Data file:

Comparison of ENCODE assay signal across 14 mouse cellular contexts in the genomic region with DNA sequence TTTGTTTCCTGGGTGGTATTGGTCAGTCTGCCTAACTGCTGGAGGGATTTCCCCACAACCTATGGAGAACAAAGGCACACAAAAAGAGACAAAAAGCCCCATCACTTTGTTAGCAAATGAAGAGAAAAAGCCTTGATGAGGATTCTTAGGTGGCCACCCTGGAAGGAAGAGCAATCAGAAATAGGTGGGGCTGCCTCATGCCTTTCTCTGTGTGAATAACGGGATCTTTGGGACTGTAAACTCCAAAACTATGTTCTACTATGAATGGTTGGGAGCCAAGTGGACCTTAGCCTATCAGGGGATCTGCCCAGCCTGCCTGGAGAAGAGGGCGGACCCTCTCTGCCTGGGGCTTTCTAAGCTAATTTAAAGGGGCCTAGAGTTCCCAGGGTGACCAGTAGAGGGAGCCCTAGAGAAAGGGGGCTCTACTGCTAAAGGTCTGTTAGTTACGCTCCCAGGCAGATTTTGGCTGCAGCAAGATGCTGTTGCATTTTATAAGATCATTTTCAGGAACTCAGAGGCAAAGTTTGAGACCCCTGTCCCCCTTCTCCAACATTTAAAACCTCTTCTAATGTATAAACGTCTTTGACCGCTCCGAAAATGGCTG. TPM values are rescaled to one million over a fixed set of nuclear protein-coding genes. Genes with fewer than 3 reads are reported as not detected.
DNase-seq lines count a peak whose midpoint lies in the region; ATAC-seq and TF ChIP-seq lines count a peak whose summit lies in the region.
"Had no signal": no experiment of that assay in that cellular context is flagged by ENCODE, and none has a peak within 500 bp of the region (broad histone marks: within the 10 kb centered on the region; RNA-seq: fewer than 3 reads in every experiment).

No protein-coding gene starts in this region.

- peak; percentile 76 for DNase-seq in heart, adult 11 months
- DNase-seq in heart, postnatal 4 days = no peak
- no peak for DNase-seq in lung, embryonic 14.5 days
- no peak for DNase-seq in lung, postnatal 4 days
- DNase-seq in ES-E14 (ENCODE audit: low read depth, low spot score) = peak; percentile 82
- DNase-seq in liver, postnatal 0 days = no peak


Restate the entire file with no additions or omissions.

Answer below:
Comparison of ENCODE assay signal across 14 mouse cellular contexts in the genomic region with DNA sequence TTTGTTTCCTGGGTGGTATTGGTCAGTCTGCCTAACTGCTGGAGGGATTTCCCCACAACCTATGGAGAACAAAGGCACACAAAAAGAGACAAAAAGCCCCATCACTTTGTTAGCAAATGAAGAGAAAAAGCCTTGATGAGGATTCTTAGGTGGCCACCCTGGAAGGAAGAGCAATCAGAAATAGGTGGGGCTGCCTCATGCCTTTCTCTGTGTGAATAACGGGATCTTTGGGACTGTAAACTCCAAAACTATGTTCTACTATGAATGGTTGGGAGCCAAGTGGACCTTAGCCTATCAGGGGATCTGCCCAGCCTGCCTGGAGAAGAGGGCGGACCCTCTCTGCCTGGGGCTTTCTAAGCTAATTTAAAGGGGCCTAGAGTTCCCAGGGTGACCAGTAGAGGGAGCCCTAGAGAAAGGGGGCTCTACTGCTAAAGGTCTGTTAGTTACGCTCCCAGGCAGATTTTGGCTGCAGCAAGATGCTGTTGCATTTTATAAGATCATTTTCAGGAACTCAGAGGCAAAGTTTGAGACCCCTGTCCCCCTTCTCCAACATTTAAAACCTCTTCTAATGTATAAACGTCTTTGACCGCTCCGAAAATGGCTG. TPM values are rescaled to one million over a fixed set of nuclear protein-coding genes. Genes with fewer than 3 reads are reported as not detected.
DNase-seq lines count a peak whose midpoint lies in the region; ATAC-seq and TF ChIP-seq lines count a peak whose summit lies in the region.
"Had no signal": no experiment of that assay in that cellular context is flagged by ENCODE, and none has a peak within 500 bp of the region (broad histone marks: within the 10 kb centered on the region; RNA-seq: fewer than 3 reads in every experiment).

No protein-coding gene starts in this region.

- peak; percentile 76 for DNase-seq in heart, adult 11 months
- DNase-seq in heart, postnatal 4 days = no peak
- no peak for DNase-seq in lung, embryonic 14.5 days
- no peak for DNase-seq in lung, postnatal 4 days
- DNase-seq in ES-E14 (ENCODE audit: low read depth, low spot score) = peak; percentile 82
- DNase-seq in liver, postnatal 0 days = no peak